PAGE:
Britain's legacy in sub-saharan Africa
Time: 19:30 - 21:00
This course will be delivered online. See the ‘What is the course about?’ section in course details for more information.
Course Code: HWH62
Duration: 6 sessions (over 6 weeks)
What is the course about?
Through trade, technology and empire, Britain has played a significant role in shaping modern Africa. Often working with African agents, Britain carved out new borders, spread ideas, and brought the continent into global markets. It also exported violence to Africa, both military and structural, and today remains far wealthier than its former colonies. This course examines Britain’s major projects below the Sahara in the past 150 years, asking how the empire changed its colonies and how independent states have functioned since.
This is a live online course. You will need:
- Internet connection. The classes work best with Chrome.
- A computer with microphone and camera is best (e.g. a PC/laptop/iMac/MacBook), or a tablet/iPad/smart phone/iPhone if you don't have a computer.
We will contact you with joining instructions before your course starts.
What will we cover?
This course covers six roughly chronological topics:
1. Taking power
2. Imperial rule
3. Decolonisation i: Mau Mau
4. Decolonisation ii: Rhodesia to Zimbabwe
6. Case Study: The fall of apartheid in South Africa
In week 1, we explore how Britain gradually took power from Africans, from the transatlantic slavery to the use of racial theory and the dominance of international trade as early British rule are key to exploring its long-term impact (and limitations). Our case studies are the Stairs Expedition and the conquest of Nigeria.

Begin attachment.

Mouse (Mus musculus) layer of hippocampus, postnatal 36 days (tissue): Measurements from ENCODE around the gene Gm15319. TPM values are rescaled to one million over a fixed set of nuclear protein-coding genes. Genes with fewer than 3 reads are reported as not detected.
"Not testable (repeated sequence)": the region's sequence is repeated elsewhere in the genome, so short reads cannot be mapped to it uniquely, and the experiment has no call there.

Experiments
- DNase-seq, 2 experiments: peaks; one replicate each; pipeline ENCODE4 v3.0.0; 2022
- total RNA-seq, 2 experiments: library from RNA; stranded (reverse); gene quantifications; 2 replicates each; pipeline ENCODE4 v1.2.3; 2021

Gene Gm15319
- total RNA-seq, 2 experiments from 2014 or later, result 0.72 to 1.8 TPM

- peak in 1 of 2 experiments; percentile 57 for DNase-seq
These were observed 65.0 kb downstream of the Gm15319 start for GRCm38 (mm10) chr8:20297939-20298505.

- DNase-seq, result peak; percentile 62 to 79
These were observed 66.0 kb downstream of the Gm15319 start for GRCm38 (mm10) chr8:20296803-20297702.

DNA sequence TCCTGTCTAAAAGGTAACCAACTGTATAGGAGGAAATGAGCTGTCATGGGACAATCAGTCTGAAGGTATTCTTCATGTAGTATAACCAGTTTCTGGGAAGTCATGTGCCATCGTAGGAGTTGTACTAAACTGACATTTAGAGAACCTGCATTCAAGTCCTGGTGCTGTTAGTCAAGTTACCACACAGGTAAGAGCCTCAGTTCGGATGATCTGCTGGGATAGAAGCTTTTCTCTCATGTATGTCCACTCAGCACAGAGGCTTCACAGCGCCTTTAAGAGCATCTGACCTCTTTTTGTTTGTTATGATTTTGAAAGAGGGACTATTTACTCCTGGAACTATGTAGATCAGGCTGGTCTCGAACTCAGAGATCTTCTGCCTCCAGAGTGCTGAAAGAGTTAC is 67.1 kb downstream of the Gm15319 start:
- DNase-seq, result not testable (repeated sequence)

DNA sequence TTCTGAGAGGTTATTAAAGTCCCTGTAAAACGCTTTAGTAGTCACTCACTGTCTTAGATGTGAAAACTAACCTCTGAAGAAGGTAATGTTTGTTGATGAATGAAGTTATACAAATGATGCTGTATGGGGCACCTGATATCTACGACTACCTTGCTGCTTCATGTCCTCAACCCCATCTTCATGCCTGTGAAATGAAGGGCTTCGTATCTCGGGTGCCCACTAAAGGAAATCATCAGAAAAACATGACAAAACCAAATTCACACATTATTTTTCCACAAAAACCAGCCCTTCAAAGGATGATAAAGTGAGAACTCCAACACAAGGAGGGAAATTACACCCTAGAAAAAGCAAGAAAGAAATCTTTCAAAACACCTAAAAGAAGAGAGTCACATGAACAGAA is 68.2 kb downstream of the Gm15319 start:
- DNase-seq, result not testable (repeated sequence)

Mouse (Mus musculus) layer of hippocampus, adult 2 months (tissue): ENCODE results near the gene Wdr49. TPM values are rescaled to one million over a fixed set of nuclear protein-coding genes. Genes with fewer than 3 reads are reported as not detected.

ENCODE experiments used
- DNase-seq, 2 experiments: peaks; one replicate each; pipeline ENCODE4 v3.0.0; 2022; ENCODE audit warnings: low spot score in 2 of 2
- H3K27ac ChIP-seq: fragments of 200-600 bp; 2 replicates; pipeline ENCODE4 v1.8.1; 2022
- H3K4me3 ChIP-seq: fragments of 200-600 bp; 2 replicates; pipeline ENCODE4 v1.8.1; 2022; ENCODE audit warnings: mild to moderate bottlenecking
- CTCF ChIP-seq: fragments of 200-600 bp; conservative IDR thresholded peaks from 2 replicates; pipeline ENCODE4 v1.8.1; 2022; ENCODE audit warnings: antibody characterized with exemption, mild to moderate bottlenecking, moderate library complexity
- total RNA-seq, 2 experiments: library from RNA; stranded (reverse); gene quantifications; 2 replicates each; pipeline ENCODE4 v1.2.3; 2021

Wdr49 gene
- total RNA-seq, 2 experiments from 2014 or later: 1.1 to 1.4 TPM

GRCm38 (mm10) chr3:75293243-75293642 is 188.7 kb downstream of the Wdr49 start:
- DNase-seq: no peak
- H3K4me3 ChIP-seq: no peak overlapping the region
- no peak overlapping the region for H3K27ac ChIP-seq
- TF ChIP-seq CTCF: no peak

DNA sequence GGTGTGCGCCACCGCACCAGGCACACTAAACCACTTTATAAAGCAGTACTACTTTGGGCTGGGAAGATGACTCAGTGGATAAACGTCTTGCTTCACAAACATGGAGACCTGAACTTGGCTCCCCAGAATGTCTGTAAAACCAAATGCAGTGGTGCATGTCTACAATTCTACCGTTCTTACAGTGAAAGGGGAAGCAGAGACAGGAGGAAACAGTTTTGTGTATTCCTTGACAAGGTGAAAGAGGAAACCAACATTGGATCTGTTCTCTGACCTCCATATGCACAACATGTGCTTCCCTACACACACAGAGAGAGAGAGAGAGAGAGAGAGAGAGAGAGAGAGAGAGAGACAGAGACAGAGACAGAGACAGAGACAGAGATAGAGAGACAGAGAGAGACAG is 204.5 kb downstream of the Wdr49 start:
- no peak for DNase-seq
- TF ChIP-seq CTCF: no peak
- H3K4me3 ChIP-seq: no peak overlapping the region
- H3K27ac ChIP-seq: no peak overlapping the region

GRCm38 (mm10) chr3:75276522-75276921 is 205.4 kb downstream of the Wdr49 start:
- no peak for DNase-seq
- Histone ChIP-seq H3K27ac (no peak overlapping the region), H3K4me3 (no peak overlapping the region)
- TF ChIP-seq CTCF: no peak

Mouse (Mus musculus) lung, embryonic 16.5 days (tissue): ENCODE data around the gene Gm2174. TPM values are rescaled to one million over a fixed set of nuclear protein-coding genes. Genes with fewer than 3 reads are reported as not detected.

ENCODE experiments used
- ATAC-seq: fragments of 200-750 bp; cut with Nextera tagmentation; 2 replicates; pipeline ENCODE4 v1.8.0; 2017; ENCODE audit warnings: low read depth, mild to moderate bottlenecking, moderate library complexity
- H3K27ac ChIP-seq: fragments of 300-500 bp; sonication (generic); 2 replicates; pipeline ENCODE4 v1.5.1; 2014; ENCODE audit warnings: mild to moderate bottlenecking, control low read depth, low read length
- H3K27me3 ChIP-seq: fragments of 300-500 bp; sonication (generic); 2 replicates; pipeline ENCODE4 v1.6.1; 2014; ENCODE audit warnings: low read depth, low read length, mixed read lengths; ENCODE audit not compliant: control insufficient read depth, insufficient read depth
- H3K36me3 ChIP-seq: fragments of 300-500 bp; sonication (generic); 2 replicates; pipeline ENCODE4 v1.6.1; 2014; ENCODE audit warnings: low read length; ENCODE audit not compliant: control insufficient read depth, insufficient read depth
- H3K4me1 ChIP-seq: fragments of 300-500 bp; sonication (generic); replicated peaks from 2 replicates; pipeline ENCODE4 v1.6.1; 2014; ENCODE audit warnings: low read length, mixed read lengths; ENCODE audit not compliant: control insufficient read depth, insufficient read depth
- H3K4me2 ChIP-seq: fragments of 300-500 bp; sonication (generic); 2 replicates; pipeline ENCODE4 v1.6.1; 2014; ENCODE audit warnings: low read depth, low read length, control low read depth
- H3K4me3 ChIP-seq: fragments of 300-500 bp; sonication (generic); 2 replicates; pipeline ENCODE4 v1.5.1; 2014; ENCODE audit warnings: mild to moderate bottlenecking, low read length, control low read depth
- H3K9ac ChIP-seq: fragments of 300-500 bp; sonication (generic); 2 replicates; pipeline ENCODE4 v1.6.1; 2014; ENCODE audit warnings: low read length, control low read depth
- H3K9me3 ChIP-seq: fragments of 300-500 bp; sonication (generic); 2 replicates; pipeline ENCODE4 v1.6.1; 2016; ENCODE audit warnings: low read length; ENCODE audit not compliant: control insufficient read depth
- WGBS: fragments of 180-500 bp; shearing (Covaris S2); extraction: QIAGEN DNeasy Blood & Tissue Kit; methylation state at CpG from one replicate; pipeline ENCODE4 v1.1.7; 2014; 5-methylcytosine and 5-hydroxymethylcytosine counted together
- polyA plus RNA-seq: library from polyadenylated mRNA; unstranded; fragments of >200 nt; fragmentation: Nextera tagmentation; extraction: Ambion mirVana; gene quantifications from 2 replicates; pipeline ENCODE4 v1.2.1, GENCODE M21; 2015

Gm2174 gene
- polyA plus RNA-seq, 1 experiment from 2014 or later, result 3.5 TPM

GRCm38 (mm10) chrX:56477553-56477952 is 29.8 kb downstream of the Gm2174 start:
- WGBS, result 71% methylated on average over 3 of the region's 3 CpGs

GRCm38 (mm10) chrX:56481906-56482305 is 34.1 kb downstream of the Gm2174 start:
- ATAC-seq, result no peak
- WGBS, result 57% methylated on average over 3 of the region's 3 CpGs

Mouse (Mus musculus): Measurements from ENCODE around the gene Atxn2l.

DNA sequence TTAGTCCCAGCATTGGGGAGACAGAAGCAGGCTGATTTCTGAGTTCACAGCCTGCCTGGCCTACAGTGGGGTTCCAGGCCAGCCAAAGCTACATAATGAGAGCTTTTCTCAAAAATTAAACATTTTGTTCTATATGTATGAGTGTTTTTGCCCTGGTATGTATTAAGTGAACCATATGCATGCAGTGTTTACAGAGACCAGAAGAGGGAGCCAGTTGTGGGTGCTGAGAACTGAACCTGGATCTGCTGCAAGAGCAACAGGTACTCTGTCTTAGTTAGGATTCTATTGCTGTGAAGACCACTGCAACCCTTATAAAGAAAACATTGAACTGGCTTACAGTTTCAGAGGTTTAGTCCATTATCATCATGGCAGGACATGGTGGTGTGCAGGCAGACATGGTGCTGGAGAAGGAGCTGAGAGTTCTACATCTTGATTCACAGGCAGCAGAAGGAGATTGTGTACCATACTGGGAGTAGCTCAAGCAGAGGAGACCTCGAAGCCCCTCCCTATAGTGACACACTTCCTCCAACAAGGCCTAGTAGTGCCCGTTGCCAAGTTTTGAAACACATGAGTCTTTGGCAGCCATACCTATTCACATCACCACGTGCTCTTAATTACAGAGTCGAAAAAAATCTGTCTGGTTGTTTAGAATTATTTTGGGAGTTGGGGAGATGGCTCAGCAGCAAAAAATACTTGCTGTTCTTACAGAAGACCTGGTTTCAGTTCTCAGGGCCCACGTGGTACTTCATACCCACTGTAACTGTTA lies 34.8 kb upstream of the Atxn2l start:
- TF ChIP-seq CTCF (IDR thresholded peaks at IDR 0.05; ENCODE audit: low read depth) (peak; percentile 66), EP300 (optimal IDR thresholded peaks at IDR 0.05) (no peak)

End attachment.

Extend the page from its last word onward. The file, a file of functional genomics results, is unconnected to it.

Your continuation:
We then examine the colonial era as a formative period: the rise of ‘gatekeeper states’, the exploitation of land and labour, and the imposition of white supremacy, particularly in settler colonies, and World War Two as a catalyst for change. Our case studies are Uganda and the rise of apartheid in South Africa.
In week three, we consider the traumatic legacy of British decolonisation in Kenya: the colonial roots of the Mau Mau rebellion, Britain’s brutal response, and the legacies of British rule.
The fourth session turns to south-central Africa to consider decolonisation in Rhodesia, from the Central African Federation to the UDI crisis and the rise of Robert Mugabe’s regime in Zimbabwe.
Session five considers the turbulent independence of Ghana, Zanzibar and Tanzania and how effective each was in shaking off the imperial past, asserting agency, serving their citizens, and forging new destinies amid collapsing empires, Cold War conflicts and neo-colonial threats.
Lastly, we examine how South Africans shook off white supremacy implemented by British settlers and how the recurrent themes of divide-and-rule, land rights and industrialisation converged into the edifice of apartheid - and ask how the system was abolished in the 1990s. We shall also consider whether this was the end of racial division, and to what extent South Africans still live with the ghosts of British rule today.